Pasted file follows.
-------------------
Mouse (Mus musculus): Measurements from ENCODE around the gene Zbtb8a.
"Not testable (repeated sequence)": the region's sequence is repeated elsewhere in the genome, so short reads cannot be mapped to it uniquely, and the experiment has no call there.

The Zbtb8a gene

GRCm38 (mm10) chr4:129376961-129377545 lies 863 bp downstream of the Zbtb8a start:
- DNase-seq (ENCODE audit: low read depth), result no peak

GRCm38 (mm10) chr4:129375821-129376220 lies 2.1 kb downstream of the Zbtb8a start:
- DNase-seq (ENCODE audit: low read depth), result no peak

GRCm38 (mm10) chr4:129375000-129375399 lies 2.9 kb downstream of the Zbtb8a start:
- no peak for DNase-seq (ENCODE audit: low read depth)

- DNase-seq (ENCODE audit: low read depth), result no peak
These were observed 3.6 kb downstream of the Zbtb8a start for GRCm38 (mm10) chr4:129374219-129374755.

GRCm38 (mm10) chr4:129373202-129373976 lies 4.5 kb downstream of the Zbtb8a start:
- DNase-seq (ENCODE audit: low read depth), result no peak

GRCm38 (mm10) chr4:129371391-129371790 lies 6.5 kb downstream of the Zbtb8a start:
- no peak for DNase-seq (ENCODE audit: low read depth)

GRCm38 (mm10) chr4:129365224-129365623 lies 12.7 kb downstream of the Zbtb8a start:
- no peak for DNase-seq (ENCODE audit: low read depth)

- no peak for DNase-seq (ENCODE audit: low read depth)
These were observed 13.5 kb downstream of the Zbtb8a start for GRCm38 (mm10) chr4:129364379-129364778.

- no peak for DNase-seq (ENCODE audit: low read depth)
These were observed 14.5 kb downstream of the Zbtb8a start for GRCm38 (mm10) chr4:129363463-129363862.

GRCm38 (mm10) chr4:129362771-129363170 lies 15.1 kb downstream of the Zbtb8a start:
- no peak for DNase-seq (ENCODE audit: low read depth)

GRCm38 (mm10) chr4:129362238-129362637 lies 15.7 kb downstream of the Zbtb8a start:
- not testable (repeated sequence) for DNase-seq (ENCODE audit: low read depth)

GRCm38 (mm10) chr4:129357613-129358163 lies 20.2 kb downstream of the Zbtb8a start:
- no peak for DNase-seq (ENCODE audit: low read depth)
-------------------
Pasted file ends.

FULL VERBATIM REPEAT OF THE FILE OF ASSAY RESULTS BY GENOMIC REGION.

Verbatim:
Mouse (Mus musculus): Measurements from ENCODE around the gene Zbtb8a.
"Not testable (repeated sequence)": the region's sequence is repeated elsewhere in the genome, so short reads cannot be mapped to it uniquely, and the experiment has no call there.

The Zbtb8a gene

GRCm38 (mm10) chr4:129376961-129377545 lies 863 bp downstream of the Zbtb8a start:
- DNase-seq (ENCODE audit: low read depth), result no peak

GRCm38 (mm10) chr4:129375821-129376220 lies 2.1 kb downstream of the Zbtb8a start:
- DNase-seq (ENCODE audit: low read depth), result no peak

GRCm38 (mm10) chr4:129375000-129375399 lies 2.9 kb downstream of the Zbtb8a start:
- no peak for DNase-seq (ENCODE audit: low read depth)

- DNase-seq (ENCODE audit: low read depth), result no peak
These were observed 3.6 kb downstream of the Zbtb8a start for GRCm38 (mm10) chr4:129374219-129374755.

GRCm38 (mm10) chr4:129373202-129373976 lies 4.5 kb downstream of the Zbtb8a start:
- DNase-seq (ENCODE audit: low read depth), result no peak

GRCm38 (mm10) chr4:129371391-129371790 lies 6.5 kb downstream of the Zbtb8a start:
- no peak for DNase-seq (ENCODE audit: low read depth)

GRCm38 (mm10) chr4:129365224-129365623 lies 12.7 kb downstream of the Zbtb8a start:
- no peak for DNase-seq (ENCODE audit: low read depth)

- no peak for DNase-seq (ENCODE audit: low read depth)
These were observed 13.5 kb downstream of the Zbtb8a start for GRCm38 (mm10) chr4:129364379-129364778.

- no peak for DNase-seq (ENCODE audit: low read depth)
These were observed 14.5 kb downstream of the Zbtb8a start for GRCm38 (mm10) chr4:129363463-129363862.

GRCm38 (mm10) chr4:129362771-129363170 lies 15.1 kb downstream of the Zbtb8a start:
- no peak for DNase-seq (ENCODE audit: low read depth)

GRCm38 (mm10) chr4:129362238-129362637 lies 15.7 kb downstream of the Zbtb8a start:
- not testable (repeated sequence) for DNase-seq (ENCODE audit: low read depth)

GRCm38 (mm10) chr4:129357613-129358163 lies 20.2 kb downstream of the Zbtb8a start:
- no peak for DNase-seq (ENCODE audit: low read depth)